In the 17th century, at the beginning of Edo period, there was a rundown temple in Setagaya, in the western part of Tokyo.
The priest of the temple kept a pet cat, whose name was Tama. Though the priest was very poor, he always made sure that Tama had something to eat.
One day, Naotaka Ii who was the lord of Hikone district, was riding home from a hunt when he was caught in a sudden rain shower. He sought shelter beneath a big tree in front of the temple.
While he stood beneath the tree, Naotaka noticed that the cat seemed to be inviting him into the temple.
The tree was not offering all that much in the way of shelter, so Naotaka hurried from beneath the branches to the temple gates.
No sooner had he left the tree than the tree was struck by lightning. Naotaka's life had been saved by the cat, who was, of course, Tama.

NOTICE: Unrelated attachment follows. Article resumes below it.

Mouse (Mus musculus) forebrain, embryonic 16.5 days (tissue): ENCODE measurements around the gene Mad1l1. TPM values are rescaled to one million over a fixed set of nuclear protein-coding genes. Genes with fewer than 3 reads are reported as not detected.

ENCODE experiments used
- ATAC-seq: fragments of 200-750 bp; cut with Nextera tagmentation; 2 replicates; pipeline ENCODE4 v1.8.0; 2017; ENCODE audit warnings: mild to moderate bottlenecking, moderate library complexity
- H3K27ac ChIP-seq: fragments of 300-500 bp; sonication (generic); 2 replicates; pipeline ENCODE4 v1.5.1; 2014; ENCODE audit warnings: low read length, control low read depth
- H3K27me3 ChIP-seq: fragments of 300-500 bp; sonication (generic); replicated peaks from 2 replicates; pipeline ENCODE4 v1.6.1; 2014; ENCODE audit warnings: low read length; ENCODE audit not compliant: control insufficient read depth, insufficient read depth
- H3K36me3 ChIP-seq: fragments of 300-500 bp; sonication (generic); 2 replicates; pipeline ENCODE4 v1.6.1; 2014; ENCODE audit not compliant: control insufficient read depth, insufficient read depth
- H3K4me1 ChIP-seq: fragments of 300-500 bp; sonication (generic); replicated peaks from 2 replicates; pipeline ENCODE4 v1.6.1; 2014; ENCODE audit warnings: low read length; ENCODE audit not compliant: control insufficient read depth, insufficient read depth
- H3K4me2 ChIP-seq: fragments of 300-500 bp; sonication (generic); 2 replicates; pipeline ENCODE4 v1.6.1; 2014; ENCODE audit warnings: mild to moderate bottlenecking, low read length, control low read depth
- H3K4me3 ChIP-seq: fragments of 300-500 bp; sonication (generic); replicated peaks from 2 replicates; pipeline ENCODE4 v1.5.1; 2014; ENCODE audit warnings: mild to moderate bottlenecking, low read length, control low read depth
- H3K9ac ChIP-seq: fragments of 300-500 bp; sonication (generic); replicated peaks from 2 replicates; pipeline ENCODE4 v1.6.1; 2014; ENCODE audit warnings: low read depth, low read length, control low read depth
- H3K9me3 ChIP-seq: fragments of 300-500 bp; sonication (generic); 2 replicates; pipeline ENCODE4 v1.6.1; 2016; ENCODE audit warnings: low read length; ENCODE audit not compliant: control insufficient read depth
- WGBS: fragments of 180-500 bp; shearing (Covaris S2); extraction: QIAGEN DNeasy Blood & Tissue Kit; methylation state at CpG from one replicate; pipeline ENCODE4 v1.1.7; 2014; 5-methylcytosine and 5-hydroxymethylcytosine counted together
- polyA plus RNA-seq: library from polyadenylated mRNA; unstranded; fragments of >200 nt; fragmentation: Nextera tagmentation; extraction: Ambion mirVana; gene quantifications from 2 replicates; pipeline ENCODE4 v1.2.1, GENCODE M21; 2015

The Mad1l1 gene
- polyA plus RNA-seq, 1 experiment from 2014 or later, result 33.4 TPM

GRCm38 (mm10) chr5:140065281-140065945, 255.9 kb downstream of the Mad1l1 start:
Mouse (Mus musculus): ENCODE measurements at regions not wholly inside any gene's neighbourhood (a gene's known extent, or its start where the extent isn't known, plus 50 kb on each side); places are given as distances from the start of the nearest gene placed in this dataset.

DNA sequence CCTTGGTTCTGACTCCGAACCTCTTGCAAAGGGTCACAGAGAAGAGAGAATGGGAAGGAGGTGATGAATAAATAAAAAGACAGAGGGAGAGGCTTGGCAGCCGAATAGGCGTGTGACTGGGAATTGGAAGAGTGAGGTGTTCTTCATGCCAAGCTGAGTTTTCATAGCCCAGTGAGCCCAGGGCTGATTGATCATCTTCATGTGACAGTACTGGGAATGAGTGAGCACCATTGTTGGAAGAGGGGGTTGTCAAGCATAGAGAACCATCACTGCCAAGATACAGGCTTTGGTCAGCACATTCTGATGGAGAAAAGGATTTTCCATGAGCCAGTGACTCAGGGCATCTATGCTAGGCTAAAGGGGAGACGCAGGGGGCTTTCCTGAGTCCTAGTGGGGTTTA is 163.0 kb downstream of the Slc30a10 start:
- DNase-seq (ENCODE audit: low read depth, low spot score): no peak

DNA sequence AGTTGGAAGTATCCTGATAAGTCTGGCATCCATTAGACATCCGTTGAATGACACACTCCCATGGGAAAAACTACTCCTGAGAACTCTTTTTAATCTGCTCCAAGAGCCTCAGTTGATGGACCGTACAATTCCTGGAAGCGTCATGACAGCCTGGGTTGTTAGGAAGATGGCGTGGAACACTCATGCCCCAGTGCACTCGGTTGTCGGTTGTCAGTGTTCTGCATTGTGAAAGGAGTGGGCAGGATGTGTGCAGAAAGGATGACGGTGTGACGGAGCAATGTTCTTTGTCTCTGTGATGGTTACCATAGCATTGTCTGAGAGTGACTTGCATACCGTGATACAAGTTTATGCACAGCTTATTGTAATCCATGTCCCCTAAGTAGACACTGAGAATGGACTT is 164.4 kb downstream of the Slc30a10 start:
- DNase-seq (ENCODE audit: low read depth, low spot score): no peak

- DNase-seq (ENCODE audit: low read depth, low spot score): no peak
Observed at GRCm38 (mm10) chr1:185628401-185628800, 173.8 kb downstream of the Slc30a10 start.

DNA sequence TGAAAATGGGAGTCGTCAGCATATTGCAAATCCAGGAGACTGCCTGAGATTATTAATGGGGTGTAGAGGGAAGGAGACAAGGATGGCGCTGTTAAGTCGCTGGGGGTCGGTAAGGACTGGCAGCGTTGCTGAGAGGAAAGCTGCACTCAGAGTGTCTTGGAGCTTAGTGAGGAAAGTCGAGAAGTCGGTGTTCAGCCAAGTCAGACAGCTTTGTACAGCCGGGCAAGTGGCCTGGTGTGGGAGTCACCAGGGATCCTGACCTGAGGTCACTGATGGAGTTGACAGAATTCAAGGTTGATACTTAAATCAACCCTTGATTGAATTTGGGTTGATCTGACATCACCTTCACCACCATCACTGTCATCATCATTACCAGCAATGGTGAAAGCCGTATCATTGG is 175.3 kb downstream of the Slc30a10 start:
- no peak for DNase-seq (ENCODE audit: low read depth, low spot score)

After his near-brush with death, Naotaka and the temple priest grew close. Naotaka chose the temple to be the family temple for the Ii family, and its name was changed to Goutokuji. Goutokuji became prosperous. So Tama not only saved Naotaka Ii; he saved the temple.
After his death, Tama was buried at Goutokuji's cat cemetery and Maneki Nekos were invented to honor Tama.
There are different kinds of Maneki Nekos. It is said that one with the left paw raised invites customers to a place of business. One with the right paw raised invites good fortune. Both paws, logically, invite both.
Maneki neko charms and earrings can be found here.